Rich Winkel writes: > According to Stathis Papaioannou: > > Given that even in case (c) doctors were completely wrong, the way we test > > new treatments now is more stringent. However, evidence is still evidence, > > including evidence of past failures from medical history, which must be > > included in any risk/benefit analysis. You can criticise someone for making > > a > > decision without fair consideration of all the evidence, but you can't > > criticise him if he does. > > Actually we can and often do. The question is one of insight into > one's own ignorance. Suppose a child is run over by a car which > is driven at high speed through a residential neighborhood. The > question of the driver's guilt isn't determined by his knowledge > or ignorance that the child was about to run into the street, but > by his lack of insight and prudent adaptation to his own ignorance > of same. In this case prudent adaptation = driving at a safe speed.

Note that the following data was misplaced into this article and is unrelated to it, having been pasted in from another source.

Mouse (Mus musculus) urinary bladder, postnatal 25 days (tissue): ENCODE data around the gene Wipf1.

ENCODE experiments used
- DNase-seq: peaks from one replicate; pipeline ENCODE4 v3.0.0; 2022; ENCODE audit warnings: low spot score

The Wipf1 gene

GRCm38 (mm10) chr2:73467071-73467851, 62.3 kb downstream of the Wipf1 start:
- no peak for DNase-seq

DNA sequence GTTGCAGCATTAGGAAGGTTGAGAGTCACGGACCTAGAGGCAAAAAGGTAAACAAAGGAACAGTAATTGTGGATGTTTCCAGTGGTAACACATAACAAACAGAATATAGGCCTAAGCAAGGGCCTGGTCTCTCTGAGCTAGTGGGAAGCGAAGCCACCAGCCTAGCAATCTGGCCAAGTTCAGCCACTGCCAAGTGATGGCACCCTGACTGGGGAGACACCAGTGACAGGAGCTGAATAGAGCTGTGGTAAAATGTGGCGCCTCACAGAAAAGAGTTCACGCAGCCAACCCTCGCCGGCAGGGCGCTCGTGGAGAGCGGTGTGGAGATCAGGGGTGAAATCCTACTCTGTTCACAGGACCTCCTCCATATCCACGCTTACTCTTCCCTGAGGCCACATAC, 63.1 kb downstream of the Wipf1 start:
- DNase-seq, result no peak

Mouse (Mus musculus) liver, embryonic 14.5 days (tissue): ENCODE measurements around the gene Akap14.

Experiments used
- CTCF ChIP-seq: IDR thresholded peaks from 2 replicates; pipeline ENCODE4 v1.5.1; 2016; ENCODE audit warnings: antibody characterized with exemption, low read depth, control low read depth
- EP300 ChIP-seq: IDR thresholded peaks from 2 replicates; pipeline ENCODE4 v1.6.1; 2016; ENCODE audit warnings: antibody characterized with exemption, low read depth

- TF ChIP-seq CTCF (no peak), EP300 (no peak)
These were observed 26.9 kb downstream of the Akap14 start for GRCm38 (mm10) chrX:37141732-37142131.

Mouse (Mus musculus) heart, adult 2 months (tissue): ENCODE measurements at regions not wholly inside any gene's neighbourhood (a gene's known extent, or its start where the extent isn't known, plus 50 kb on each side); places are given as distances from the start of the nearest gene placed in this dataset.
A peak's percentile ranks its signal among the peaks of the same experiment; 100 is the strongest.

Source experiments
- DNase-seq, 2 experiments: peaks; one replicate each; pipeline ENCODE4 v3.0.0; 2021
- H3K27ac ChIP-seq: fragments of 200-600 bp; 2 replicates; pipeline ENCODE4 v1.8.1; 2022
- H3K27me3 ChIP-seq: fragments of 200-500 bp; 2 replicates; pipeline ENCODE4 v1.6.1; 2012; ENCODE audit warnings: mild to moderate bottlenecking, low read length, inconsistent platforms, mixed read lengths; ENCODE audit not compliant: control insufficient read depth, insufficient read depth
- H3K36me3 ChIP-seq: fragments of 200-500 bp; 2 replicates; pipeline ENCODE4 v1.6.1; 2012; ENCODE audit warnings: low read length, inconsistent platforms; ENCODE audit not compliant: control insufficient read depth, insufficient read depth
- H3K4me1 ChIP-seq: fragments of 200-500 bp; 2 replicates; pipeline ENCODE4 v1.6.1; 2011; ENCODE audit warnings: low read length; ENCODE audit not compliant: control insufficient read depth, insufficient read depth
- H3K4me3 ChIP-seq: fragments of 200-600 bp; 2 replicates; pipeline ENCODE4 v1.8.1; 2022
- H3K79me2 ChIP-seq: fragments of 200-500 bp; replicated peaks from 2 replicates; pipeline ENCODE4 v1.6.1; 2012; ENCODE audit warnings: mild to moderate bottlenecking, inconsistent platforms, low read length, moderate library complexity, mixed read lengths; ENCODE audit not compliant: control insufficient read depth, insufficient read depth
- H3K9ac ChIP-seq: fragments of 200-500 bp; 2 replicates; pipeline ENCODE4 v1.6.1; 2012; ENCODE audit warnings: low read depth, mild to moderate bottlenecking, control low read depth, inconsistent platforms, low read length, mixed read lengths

Why would you not include the well-known fact that driving at high speed is more likely to kill someone as "evidence"? If the driver honestly did not know this, say due to having an intellectual disability, then he would have dimminished responsibility for the accident. > Medicine is not like astronomy. Given the self-healing properties > of adaptive systems, doing nothing is often the best course of > "action." The precautionary principle applies. Astronomy does not really have an ethical dimension to it, but most other sciences do. Discovering that cyanide kills people is science; deciding to poison your spouse with cyanide to collect on the insurance is intimately tied up with the science, but it is not itself in the domain of science. As for doing nothing often being the best course of action, that's certainly true, and it *is* a question that can be analysed scientifically, which is the point of placebo controlled drug trials. > The human mind, especially, is capable of "healing" itself (i.e. > finding a new stable equilibrium) in most circumstances without the > aid or hinderance of drugs or lobotomies or electroshock or drilling > holes in the skull to release demons. Of course it often takes > time and a change of environment, but what's the alternative? To > chemically or physically intervene in a self-organizing neural > system is like trying to program a computer with a soldering iron, > based on the observation that computer programs run on electricity. > > Ignorance is unavoidable. The question is whether one adapts to one's > own ignorance so as to do no harm. You are suggesting that certain treatments believed to be helpful for mental illness by the medical profession are not in fact helpful. You may be right, because the history of medicine is full of enthusiastically promoted treatments that we now know are useless or harmful. However, this is no argument against the scientific method in medicine or any other field: we can only go on our best evidence. Stathis Papaioannou _________________________________________________________________ Be one of the first to try Windows Live Mail. http://ideas.live.com/programpage.aspx?versionId=5d21c51a-b161-4314-9b0e-4911fb2b2e6d --~--~---------~--~----~------------~-------~--~----~ You received this message because you are subscribed to the Google Groups "Everything List" group. To post to this group, send email to email@example.com To unsubscribe from this group, send email to [EMAIL PROTECTED] For more options, visit this group at http://groups.google.com/group/everything-list -~----------~----~----~----~------~----~------~--~---